with the rock salt while it is soaking, not sure if it will make a
difference but it is worth a shot!"
From the FigandPlum site:
"I tried this technique with a black 50/50 T-shirt. I used 3 teaspoons
of bleach, 1/2 a cup of rock salt, and 2 gal of water. My shirt was
not bleached and came out soft after a day and a half of soaking. I
think using too much bleach is why most people have a problem. Take it
easy on the bleach and longer on the soaking. Remember patience is a
"For Mild Fade:
Soak tee in 8 cups of water,1 1/2 cup salt for three days
Step 2: wring and rub down with sandpaper
Step 3: Hang dry in sun
Step 4: wash and dry normally
They have one for extreme fade too
The shirt has to be 1/2 cotton/ 1/2 polyester blend
Soak tee in 6 cups water, 2 cups bleach 1/2 cup salt for two days
Wash and dry"
"I have some experience breaking down clothing for movies and theatre,
and what we do is wash, wash wash, over and over. If you can set your
machine to just keep ajitating, and leave the clothes in there for an
hour or two, then things are great. Throw a big rough towel in there
to help the abrasion.
You can add rock salt, or TSP (household cleaner), that tend to eat into it a bit.
I don't think I would recommend soaking in the bleach recipes...those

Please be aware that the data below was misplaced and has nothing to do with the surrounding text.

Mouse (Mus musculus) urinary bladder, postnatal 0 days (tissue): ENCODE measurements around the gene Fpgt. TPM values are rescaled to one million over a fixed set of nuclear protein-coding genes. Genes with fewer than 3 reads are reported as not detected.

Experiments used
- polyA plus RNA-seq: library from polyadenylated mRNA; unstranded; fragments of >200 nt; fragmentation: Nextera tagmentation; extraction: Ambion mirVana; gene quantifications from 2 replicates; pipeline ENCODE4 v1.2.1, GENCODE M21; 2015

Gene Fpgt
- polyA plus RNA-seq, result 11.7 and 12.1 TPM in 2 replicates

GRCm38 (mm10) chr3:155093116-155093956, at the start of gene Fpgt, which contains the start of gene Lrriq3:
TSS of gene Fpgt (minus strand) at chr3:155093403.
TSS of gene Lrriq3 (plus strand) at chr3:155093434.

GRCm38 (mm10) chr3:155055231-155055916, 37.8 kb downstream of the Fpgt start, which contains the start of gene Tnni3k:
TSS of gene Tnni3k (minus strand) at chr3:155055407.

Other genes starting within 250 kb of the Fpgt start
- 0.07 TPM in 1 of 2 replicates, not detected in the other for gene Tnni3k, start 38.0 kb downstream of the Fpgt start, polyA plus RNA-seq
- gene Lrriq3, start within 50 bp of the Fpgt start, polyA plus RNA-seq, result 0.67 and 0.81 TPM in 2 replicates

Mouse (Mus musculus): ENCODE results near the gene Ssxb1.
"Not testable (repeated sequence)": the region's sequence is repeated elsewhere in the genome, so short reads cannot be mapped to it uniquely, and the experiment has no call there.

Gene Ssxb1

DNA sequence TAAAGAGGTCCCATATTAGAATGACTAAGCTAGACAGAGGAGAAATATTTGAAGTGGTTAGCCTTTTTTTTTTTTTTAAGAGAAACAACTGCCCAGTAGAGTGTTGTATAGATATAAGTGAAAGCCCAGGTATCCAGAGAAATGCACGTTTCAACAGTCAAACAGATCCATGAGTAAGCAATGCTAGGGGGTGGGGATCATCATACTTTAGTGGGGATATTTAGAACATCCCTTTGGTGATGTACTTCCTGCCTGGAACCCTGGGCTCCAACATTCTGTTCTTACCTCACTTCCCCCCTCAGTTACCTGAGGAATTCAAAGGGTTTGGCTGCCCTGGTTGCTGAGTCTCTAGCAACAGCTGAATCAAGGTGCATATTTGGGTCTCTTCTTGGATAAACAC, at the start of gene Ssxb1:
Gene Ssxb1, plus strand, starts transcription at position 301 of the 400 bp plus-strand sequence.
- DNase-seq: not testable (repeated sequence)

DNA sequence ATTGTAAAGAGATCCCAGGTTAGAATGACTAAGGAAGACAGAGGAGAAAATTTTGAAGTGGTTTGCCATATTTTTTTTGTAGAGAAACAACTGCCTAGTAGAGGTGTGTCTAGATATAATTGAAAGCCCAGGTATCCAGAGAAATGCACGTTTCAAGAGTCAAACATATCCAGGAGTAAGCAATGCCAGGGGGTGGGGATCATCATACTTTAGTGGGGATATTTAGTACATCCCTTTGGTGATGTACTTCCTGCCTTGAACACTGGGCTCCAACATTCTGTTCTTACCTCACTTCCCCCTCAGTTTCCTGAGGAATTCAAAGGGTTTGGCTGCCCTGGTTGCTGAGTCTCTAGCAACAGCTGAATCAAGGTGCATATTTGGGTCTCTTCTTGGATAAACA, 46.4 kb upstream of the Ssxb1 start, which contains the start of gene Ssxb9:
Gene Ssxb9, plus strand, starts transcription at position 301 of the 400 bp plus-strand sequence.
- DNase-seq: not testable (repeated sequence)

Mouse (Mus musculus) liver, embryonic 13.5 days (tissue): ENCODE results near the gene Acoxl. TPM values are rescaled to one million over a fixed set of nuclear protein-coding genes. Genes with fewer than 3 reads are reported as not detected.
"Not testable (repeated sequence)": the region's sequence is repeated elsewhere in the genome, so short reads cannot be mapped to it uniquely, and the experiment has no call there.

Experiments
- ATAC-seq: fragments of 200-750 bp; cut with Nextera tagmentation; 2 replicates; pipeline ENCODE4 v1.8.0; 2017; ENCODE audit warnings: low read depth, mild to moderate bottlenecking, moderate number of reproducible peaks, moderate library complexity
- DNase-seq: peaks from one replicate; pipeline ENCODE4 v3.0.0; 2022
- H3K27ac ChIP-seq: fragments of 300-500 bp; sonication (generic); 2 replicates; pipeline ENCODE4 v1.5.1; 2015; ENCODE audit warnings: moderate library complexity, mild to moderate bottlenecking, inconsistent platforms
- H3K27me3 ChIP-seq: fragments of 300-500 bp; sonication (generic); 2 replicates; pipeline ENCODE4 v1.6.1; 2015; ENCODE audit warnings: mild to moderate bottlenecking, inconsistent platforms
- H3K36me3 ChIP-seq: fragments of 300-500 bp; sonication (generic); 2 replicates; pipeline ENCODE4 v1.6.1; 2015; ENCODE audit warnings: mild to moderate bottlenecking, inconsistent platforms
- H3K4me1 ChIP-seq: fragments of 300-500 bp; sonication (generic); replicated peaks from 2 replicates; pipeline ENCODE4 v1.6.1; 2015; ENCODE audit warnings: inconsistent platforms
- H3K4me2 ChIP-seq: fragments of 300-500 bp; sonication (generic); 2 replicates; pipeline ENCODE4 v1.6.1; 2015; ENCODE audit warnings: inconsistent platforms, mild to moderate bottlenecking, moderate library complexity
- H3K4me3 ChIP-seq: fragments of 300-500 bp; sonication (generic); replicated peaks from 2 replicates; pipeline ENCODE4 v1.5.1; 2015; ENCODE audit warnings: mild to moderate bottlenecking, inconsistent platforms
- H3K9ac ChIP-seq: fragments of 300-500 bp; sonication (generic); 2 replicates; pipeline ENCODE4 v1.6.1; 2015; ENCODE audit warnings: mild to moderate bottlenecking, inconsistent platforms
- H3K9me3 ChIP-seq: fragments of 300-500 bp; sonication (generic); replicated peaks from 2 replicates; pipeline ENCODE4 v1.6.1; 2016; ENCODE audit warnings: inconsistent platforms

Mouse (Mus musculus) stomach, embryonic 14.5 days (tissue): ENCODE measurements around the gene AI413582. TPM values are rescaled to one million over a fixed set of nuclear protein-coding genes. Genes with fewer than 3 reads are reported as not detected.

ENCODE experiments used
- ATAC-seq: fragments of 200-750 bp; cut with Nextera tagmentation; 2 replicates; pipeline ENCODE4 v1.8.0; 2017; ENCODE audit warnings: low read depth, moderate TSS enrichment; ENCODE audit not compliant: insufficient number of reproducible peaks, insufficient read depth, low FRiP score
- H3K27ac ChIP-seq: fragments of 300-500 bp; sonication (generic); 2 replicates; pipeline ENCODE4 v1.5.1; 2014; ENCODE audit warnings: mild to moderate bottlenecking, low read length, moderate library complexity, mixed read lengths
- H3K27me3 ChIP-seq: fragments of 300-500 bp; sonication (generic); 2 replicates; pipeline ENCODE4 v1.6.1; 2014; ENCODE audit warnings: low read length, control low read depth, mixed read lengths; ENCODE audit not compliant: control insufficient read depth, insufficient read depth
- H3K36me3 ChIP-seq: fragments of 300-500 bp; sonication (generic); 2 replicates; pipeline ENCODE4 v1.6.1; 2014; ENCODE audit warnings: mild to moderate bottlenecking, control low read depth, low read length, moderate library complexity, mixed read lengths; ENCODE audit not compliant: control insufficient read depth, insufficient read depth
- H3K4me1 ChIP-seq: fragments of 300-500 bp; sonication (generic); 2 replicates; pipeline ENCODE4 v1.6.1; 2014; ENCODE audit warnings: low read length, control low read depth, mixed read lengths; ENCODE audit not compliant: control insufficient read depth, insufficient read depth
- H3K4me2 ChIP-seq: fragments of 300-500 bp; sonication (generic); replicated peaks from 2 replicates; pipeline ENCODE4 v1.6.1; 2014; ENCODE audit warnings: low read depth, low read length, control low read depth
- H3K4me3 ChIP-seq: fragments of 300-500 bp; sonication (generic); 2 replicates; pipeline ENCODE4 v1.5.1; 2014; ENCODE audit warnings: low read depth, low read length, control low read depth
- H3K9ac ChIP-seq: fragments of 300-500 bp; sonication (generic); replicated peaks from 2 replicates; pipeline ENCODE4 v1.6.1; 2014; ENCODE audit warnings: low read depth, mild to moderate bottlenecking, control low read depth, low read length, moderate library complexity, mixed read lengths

seem pretty strong and would probably end up weakening the fabric to
the point that it would fall apart the next time you wash it.
Use sandpaper to rub at printing or decals if you want them to wear
off a bit, and you can use sandpaper to gently thin the fabric, (rub
in long strokes), but be very careful not to get any tiny holes in it,
because they will get bigger every time you wash it.
Hanging in the sun is a great way to unevenly fade it."
"With jeans, you can attack them w/ sandpaper, razors and cheese
graters, then use some of the rock salf etc methods in here 2 fade
I have never done it, but it sounds like fun!"
"...I mixed 6 c. water with 1/2 c. rock salt and just a metric glug
and a half of bleach. I took a navy blue shirt and folded it from the
bottom up like an accordian and secured with two rubber bands. I left
the shirt to soak oustide in the bowl for 4-5 hours. When I came back,
the folded-in bands were less bleached than the folded-out bands,
creating a striped bleachy look (as seen on expensive jeans I've
seen). The fabric was definitely thinner and drained of quite a bit of
color. I was surprised that some posts were suggesting 2 days, as 4-5
hours resulted in quite a dramatic difference. I'm quite pleased with
the results and glad I gave it a try. If i can get some good pictures
once the shirt's completely dry, I'll post them.
P.S. What's the purpose of the rock salt? I don't find that it
particularly wears anything away, as it either ionizes in the water or
settles to the bottom. If anyone's got a hypothesis, the chemist here
would appreciate it."